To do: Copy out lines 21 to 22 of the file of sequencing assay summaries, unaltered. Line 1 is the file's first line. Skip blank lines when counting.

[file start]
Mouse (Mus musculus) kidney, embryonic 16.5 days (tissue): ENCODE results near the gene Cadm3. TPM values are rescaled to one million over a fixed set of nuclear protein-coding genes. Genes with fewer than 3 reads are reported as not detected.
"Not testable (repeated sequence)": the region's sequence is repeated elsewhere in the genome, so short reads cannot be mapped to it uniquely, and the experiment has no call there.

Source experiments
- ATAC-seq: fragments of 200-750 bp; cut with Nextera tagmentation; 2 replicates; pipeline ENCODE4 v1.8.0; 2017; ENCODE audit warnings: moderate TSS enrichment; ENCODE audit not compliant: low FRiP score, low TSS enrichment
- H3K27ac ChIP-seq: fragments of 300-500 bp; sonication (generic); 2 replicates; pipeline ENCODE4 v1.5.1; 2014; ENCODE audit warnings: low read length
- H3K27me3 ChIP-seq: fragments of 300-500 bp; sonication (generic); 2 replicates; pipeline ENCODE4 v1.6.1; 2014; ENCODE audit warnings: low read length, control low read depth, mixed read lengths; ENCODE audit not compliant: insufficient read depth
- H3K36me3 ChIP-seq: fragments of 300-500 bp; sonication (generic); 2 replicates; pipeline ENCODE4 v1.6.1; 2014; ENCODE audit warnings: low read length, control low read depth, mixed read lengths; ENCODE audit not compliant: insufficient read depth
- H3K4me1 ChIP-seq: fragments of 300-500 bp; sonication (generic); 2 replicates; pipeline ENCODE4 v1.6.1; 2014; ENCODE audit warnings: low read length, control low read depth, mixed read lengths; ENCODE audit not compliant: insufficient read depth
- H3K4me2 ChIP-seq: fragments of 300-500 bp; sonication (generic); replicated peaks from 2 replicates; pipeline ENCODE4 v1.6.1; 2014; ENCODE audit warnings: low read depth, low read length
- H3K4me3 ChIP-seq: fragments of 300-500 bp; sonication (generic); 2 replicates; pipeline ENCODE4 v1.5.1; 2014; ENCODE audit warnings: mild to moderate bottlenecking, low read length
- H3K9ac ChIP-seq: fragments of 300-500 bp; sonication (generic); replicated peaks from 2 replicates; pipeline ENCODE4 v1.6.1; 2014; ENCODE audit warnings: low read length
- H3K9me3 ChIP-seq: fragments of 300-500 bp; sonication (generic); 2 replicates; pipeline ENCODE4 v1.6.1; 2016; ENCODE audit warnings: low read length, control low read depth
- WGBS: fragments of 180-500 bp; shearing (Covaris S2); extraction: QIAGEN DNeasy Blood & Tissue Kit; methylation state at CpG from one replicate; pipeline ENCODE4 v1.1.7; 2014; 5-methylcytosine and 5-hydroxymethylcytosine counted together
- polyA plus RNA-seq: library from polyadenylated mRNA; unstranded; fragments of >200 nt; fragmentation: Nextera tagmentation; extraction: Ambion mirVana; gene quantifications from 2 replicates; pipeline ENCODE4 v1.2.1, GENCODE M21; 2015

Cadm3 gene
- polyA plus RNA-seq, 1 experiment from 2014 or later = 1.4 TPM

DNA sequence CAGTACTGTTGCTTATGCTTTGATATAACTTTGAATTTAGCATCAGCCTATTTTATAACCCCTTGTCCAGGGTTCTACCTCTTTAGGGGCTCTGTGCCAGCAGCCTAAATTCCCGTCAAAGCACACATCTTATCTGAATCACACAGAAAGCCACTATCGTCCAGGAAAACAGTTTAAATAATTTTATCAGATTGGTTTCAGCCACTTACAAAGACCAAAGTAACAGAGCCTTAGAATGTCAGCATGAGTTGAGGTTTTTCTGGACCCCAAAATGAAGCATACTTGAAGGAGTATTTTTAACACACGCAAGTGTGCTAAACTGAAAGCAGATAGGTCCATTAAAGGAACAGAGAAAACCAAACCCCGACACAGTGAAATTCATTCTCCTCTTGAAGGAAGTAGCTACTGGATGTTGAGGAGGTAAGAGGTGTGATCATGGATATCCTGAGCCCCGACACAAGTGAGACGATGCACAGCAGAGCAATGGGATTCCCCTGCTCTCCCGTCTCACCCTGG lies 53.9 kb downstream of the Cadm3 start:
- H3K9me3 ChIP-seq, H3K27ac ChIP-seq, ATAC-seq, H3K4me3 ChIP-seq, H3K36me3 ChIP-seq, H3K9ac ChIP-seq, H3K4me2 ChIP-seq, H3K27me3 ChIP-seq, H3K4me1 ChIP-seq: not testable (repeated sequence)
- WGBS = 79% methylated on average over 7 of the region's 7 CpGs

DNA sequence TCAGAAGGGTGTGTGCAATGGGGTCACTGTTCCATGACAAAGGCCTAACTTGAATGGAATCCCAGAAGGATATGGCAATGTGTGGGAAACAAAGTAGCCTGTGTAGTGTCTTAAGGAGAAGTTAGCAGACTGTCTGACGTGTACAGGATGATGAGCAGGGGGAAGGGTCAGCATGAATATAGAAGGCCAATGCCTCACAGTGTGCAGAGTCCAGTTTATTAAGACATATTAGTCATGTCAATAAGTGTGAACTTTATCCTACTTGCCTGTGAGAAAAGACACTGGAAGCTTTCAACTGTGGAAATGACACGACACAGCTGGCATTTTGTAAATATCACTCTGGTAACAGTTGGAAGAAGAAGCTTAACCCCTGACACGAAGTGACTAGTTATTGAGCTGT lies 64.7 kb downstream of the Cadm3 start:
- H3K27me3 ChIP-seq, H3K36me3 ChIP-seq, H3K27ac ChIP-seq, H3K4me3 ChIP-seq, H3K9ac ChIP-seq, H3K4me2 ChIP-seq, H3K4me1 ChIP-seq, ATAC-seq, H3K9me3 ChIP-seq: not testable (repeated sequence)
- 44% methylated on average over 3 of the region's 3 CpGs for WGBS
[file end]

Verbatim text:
- H3K27me3 ChIP-seq, H3K36me3 ChIP-seq, H3K27ac ChIP-seq, H3K4me3 ChIP-seq, H3K9ac ChIP-seq, H3K4me2 ChIP-seq, H3K4me1 ChIP-seq, ATAC-seq, H3K9me3 ChIP-seq: not testable (repeated sequence)
- 44% methylated on average over 3 of the region's 3 CpGs for WGBS